Before the recent two years’ of floods, there was a summer of devastating fires that was preceded by years of drought in the east and cyclones of increasing intensity in the north and west. Everyone in the affected communities who owns or works in a small business has felt the impact of climate change on their livelihoods.

Each business is unique in its location, operations, industry, and supply chains, bringing with it a unique climate risk profile. But every business would benefit from spending some time reviewing its risk management plan to try and mitigate their losses in the future.

To begin the risk review process, Business Foundations has outlined some of the specific risks posed by climate change to small businesses, and outlined how they may effect your business.

Increasing Temperatures

The increase in average temperatures due to global warming will both increase the number of hot days and extend the length of heatwaves in the future. It may lead to the following impacts on your business:

Direct Impacts

  • Increasing your air-conditioning use to ensure the comfort of your employees and customers will drive up your operational expenses;
  • Productivity may decrease where employees are working in high temperature environments;
  • Employees working outdoors will require further PPE and breaks to protect them from the harsh, hot sun. This will incur additional expenses to your business;
  • Current stock storage facilities may be ill-equipped to handle rising temperatures, and to avoid wastage your business may need to install further insulation or climate control; and
  • Increasing temperatures can impact the growing of wine and produce, which can lead to smaller harvests or shorter growing seasons.

Indirect Impacts

  • Rising temperatures may impede your employees’ comfort, affecting their health and wellbeing; and
  • Increasing widespread air-conditioning use may put strain on the power grid, leading to more frequent power outages that impact business operations.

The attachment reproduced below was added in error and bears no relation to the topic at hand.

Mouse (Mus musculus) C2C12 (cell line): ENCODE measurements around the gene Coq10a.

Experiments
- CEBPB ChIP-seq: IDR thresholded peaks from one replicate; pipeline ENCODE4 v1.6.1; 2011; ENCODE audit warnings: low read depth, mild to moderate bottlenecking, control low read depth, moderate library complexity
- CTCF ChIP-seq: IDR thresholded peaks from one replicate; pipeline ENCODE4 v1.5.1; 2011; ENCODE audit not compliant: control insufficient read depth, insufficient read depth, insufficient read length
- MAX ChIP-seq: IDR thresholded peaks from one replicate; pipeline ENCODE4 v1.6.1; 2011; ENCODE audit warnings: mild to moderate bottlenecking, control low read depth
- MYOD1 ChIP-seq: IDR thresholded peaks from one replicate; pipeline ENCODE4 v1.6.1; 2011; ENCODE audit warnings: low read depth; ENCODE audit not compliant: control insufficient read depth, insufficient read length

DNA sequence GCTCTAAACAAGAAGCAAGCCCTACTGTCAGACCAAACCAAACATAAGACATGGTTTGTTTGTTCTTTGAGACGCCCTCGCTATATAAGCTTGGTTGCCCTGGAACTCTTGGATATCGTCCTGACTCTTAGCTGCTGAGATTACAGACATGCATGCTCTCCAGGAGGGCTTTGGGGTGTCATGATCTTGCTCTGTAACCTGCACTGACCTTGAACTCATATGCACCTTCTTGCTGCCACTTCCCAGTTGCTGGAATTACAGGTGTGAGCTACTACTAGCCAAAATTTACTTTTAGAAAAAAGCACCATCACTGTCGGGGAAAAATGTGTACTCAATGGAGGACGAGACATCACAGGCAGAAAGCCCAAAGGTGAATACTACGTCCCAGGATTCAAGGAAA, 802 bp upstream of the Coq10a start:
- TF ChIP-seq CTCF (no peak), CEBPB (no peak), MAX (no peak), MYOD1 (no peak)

Extreme Weather Events

Climate change is linked to the increasing frequency and intensity of extreme weather events, including floods, bushfires, cyclones and droughts. Extreme weather events may also appear in succession, such as a flood after a cyclone.

These will only disrupt business operations more in the coming years and have the ability to cause significant financial and physical damage. Their impacts include:

Direct Impacts

  • Floods, Bushfires, or Cyclones could inflict physical damage to your business – forcing you to close or lose stock and equipment; and
  • Increasing need to weatherproof buildings and storage facilities, incurring high costs to your business.

Indirect Impacts

  • Extreme weather events can disrupt your business’ supply chain, even if they occur elsewhere in Australia. A recent example of this was the February 2022 flood in South Australia that washed out 300km of the only rail line that supplies food and other goods into Western Australia from the eastern states. Even if supplies are still accessible, pressures of demand may lead to price gouging;
  • Less tourists and visitors may come to areas impacted by extreme weather events, impacting business patronage. This can be especially impactful on the tourism industry; and
  • Rising insurance premiums, or lack of insurance availability, associated with extreme weather event cover.

Consumer Demand For Action

As the impacts of climate change become more pronounced, more people will expect businesses to show how they are taking steps to reduce their climate impact, or face public scrutiny, causing the following impacts:

Direct Impacts

  • Suppliers may choose not to supply to businesses who are actively contributing to climate change;
  • Customers may forgo your business in favour of those who are not contributing to climate change or are actively trying to mitigate it; and
  • Governments may impose legislation that requires your business to dramatically alter its operations to become more sustainable, which may come at a significant time and monetary cost if your business is ill-prepared.

This list of risks is the starting point for the additions to your risk management plan. A good place to start to develop the plan is to get your team together and:

  • Discuss the risk and ideas to mitigate it;
  • Create a ‘to do’ list of activities and assign them to team members with deadlines; and
  • Have regular meetings to review the list, adjust it and recognise progress.
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